Welcome to SKILLDriver


updated 22 Jun 2024

SkillDriver is a road safety project aimed at:

reducing road casualties with a new approach to driving skill.

There are critical life-saving skills
that drivers are not taught.

But they could be . . .

  • Expert drivers use a lot more than conventional
    driving skills. And the key is in how they think.
  • This is the most vital part of safe driving.
  • But no one had explained how this thinking works,
    so it was difficult to develop the skills.

The project developed through four stages:

1. Defining the skills(up to 2005)

Objective:Define the untaught thinking skills of safe driving, and make
them available.

The approach and skills were formally documented following very positive reactions to the initial concepts from driver trainers and road safety organisations.

In 2005, this site was created as an 'online book' to get the material out quickly. The untaught skills showed drivers how to gain far more control over danger on the road, and greatly reduce crash risk.

Original website

2. The Mind Driving book - by Stephen Haley(2005-06 and ongoing)

Objective:Update the online content and publish as a printed book.

Among the excellent feedback to the online book were many requests to put the material into print. At the same time, a publisher had already shown an interest, and the book Mind Driving was published in 2006. Though this also meant suspension of the online version.

Ongoing activity includes training seminars and workshops for groups of instructors and trainers, advanced drivers and riders, and company drivers.

Please contact us with an enquiry. Company enquiries often come from the Health & Safety function, since for most employees driving is their highest risk.

See the Mind Driving page for:
  • reviews
  • recommendations
  • sample pages
and to Buy Now
Mind Driving book

3. Novice driver crash risk and "Essential Thinking Skills" (2007 and ongoing)

Objective:Explore how these skills could reduce young driver crash rates.

Young drivers have notoriously high crash rates, which have stubbornly resisted many past measures to reduce them.

This part of the project was triggered by strong reaction to Mind Driving from driving instructors, who said the approach should be used to teach people when they first learn to drive - especially youngsters.

In September 2007, an outline proposal called Essential Thinking Skills was sent to the Driving Standards Agency. It begins to show how thinking skills and better safety could be introduced into Learner training.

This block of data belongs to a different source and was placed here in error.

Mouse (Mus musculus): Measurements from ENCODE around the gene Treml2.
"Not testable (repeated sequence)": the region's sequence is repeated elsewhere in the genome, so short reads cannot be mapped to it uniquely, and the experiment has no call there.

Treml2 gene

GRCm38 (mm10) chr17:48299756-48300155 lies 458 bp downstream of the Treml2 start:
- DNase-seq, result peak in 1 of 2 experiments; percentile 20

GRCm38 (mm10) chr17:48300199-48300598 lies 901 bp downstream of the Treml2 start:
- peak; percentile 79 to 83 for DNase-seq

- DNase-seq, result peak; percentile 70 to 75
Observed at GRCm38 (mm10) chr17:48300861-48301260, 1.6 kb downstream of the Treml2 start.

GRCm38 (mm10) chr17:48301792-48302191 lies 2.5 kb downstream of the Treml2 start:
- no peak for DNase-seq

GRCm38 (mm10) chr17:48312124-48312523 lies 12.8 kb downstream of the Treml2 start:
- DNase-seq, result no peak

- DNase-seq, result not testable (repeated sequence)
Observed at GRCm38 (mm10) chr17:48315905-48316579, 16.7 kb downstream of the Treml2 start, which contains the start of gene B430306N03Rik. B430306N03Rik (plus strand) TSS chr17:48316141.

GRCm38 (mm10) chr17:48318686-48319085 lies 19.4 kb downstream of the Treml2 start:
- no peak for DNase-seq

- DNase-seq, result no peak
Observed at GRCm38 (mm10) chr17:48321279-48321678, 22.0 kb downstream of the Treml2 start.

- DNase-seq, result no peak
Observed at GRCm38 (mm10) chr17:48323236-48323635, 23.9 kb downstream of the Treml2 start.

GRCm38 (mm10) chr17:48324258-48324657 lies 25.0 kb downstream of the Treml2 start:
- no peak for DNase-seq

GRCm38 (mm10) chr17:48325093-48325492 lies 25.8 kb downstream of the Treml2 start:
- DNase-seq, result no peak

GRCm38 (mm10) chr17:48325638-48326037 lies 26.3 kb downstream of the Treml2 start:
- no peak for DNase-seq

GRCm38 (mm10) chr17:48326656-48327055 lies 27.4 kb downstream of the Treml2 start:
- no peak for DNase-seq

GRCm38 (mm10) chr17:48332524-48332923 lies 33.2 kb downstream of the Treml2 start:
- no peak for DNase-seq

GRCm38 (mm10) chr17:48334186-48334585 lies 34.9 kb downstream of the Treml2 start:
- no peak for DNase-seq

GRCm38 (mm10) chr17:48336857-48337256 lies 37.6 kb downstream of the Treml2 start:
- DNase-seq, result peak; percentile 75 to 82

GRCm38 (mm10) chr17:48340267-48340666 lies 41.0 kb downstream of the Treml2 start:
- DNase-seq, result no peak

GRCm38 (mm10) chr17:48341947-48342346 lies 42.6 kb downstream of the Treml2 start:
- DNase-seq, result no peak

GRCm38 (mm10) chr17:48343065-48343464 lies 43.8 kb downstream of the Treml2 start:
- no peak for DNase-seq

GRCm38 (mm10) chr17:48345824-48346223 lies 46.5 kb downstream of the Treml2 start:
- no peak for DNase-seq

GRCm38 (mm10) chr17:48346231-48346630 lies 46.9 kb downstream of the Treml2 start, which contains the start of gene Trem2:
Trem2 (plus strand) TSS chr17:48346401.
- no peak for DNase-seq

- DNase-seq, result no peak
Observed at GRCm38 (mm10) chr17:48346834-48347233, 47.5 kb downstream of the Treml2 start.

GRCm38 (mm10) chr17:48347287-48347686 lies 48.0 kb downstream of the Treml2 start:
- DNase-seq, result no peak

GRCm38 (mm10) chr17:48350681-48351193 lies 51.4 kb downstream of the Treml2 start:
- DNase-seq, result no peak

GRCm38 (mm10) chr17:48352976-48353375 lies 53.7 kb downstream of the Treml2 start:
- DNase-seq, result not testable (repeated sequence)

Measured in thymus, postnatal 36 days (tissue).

But it is clearly more difficult for driving instructors to put these essential skills into their lessons while they are excluded from the test standard.

Essential Thinking Skills

4. Pre-driving mindset(2008 and ongoing)

Objective:Examine how the mindset of youngsters at pre-driving age
can be engaged to help them to be safer drivers.

A necessary part of looking at novice drivers is to also address the pre-conceptions that youngsters have about driving before they start.

They already have years of experience as passengers, pedestrians and perhaps as cyclists or bikers. Driving will also have been discussed in the family and in their peer groups. But many of the beliefs and thoughts that this puts in place will hinder their ability to drive safely.

Pre-driving children

The best time for young drivers to resolve such mindset conflicts is at pre-driving age.

Focus is on the mechanisms of growing up, the reasons why youngsters have beliefs and ways of thinking that cause problems in driving, and how to change them.

3-4. Young Drivers and Pre-driving mindset(2008 and ongoing)

A Young Drivers module is a very popular addition to Mind Driving seminars and workshops.

And a series of articles has the thought-provoking title of "How to make novice drivers crash" - chosen to encourage a better understanding of the causes of high risk first, before jumping to solutions:

  1. Young Drivers - Adult Responsibility
  2. Learning to Drive - the Stubborn Truth
  3. Peer Pressure - Driving Under the Influence
  4. Young Drivers and Deadly Passengers
  5. Teaching Young Men to Drive